nathanielbabiak 2020-11-24 12:26 (Edited)
I thought someone might find these useful, figured I'd share my notes on how LowRes NX works (and common mistakes I keep making)...
The LowRes NX console performs operations in the order shown here:
() | ^ | - | */\ | MOD | +- | <>=<=> | NOT | AND | ORXOR | =
Global is overridden by (local) variables of the same name in subprogram arguments.
The manual includes the following text, but I've sorted it below a bit differently to emphasize the relations between the terms.
All graphics in LowRes NX are based on characters. A character is an 8x8-pixel image.
Sprites are independent objects, consisting of references to characters, which can be freely moved on the screen.
A background is a map of 32x32 characters, which is used for cell (i.e., text and tile) based maps or images. Each cell has the information of which character it references.
The display is composed of 3 layers, which are from back to front: Background 1, Background 0, and Sprites.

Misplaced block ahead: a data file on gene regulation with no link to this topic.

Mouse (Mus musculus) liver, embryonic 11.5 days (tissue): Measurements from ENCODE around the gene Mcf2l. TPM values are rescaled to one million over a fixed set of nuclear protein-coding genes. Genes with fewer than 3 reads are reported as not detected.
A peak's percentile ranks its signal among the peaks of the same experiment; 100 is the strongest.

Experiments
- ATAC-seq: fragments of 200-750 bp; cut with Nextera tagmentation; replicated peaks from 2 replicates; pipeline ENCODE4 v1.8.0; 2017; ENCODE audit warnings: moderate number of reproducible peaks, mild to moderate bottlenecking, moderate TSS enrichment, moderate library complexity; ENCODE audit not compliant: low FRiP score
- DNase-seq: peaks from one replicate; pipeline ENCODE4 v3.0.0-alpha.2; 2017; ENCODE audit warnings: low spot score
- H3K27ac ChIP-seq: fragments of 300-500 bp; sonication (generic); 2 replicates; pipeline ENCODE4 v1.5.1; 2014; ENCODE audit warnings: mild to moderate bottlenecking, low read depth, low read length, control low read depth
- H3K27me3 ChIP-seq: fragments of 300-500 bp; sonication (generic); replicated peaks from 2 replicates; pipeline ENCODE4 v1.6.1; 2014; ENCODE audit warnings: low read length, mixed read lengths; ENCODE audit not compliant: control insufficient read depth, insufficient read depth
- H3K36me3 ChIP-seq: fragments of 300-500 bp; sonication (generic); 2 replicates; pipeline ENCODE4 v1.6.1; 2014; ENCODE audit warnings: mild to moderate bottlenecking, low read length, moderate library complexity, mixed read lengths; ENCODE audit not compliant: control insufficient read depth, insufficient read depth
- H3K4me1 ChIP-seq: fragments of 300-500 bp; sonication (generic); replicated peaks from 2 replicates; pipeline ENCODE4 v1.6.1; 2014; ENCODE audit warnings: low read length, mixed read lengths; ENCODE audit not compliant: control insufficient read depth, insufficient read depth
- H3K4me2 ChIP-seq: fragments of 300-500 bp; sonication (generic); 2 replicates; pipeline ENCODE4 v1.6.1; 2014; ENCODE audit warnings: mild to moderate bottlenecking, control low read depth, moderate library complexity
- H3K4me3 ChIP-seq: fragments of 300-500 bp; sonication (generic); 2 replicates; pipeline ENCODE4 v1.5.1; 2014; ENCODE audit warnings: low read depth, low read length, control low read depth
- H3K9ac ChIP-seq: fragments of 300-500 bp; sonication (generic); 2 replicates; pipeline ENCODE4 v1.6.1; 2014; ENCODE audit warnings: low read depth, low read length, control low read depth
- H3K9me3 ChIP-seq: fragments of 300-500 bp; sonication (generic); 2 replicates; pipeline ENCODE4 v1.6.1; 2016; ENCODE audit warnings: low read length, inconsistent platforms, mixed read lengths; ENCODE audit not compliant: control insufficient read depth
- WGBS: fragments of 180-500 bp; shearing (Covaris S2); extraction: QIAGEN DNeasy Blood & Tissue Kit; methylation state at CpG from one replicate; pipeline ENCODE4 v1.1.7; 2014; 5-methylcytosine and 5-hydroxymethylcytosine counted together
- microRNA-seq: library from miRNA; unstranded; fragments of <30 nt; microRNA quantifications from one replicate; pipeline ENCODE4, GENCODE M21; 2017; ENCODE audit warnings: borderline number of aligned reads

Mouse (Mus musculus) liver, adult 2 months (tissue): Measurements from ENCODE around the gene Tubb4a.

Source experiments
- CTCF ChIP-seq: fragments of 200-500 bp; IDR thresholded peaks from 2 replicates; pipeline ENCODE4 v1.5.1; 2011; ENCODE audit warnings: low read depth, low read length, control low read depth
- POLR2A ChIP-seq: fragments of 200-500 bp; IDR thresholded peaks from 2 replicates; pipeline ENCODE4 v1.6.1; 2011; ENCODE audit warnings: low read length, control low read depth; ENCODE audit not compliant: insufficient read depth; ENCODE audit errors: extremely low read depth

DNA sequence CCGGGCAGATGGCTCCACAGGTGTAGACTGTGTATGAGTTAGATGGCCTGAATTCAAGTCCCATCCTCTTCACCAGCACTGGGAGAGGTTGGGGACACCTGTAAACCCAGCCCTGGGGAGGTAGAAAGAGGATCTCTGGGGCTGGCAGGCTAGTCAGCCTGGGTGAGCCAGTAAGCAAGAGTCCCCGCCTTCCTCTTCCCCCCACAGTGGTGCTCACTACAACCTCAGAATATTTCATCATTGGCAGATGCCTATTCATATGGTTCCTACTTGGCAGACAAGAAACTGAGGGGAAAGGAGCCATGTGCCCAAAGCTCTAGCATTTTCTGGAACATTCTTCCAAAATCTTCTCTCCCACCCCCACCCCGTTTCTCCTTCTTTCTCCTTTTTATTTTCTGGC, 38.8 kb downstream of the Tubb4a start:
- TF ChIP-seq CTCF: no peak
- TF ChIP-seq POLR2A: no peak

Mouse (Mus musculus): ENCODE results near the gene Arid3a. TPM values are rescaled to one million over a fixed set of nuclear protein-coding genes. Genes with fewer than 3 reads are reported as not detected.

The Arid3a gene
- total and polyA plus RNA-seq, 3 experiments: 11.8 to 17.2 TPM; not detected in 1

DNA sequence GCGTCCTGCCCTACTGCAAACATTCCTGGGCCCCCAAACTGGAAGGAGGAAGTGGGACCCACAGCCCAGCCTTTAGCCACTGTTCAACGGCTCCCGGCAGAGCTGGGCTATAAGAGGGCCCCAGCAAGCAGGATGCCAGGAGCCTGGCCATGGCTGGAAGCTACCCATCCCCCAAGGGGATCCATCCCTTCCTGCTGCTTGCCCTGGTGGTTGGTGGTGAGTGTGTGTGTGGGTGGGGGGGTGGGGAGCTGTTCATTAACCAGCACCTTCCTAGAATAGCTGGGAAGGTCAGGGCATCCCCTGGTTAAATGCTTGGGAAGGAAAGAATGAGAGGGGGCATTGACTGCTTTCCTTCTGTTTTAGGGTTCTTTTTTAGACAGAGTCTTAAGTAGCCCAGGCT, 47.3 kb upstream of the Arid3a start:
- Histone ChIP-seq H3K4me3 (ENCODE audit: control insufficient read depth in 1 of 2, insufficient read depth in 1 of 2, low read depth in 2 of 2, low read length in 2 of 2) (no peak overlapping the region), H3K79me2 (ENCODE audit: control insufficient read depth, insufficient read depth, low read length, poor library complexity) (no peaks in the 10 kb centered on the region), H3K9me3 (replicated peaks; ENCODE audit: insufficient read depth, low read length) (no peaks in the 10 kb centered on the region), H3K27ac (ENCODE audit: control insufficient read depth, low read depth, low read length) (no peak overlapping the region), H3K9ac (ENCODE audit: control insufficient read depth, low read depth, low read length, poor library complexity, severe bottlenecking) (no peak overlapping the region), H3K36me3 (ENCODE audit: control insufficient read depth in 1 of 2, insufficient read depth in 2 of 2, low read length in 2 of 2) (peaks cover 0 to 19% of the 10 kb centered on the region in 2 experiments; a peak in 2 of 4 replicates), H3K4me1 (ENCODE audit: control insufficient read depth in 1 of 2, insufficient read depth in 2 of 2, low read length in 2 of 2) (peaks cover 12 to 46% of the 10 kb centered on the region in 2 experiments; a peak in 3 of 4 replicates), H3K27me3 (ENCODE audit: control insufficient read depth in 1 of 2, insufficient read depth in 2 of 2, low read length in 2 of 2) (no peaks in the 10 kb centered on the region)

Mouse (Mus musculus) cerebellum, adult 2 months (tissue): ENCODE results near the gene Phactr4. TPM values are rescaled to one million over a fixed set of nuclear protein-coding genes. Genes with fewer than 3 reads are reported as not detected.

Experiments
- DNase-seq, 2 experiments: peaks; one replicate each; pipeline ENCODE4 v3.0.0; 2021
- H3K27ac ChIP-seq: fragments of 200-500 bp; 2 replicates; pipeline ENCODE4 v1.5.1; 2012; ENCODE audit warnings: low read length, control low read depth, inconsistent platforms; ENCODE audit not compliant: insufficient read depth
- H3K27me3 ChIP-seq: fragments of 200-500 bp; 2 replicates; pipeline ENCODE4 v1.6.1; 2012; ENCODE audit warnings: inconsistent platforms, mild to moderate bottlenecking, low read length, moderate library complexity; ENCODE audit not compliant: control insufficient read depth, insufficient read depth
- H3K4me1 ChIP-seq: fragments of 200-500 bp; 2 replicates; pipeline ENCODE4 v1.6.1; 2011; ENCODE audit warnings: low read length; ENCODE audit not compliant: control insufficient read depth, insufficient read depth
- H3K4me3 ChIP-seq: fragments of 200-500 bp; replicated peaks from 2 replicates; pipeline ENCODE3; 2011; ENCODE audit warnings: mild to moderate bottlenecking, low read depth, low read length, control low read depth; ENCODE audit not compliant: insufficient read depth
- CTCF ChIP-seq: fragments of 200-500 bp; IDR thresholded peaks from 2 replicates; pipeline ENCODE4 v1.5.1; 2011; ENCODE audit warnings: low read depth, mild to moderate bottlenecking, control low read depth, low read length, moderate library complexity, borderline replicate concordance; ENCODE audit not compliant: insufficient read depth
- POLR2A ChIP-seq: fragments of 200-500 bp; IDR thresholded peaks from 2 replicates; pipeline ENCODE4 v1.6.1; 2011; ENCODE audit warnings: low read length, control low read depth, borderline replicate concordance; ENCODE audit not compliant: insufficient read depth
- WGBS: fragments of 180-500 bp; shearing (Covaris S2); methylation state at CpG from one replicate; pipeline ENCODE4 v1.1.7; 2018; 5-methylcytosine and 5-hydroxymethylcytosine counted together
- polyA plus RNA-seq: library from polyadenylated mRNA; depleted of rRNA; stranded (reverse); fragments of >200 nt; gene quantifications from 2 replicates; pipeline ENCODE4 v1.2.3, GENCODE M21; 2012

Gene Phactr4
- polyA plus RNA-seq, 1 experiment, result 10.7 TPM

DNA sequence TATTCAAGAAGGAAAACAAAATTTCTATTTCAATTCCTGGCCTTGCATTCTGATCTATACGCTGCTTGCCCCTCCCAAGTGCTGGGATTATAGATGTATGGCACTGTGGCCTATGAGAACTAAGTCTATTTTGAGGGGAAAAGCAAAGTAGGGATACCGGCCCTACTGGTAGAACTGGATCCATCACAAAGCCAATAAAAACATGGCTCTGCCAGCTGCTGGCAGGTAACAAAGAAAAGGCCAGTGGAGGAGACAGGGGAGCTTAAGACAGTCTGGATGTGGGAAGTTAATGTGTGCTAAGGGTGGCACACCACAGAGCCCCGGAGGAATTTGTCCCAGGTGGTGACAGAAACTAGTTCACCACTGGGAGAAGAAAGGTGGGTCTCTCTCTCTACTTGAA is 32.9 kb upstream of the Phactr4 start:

The manual's discussion of layers is incorrect (as compared to how the console behaves). The manual's text is corrected with the additions and
deletions marked here:
The display is composed of 3 layers, which are from back to front:
Each sprite and background cell has an attribute called "priority". By setting it, the cell or sprite will appear in front of the other 2 layers.
on a higher display layer. Actually there are 6 layers, from back to front:
These videos explain the graphics for the historic console that inspired this fantasy console:
INT(as stated in the manual)
SPRITE n, x, y,[c]
IFevaluates float=0 false, float<>0 true (does not typecast to int before operation).
NOTcan yield a negative value, and true evaluations return
X\2^N) predictably. They're signed!
X\2^N) or rightwards (
CHR$(10)prints/traces a new line
ROM(2), but not yet...
floatvariables (not 32 bit
intvariables), thus so-called integers are limited to 24 significant bits (i.e., avoid
SPRITE VIEW ON/OFFshows or hides the complete sprite layer without changing any of the sprites' settings (as stated in the manual). And, while hidden, both
SPRITEinstructions still work (the screen just doesn't show any sprites).
SPRITE OFF [n]and
SPRITE OFF a TO bhide sprite(s) (as stated in the manual). And, sprite settings are preserved. And, to show sprites again,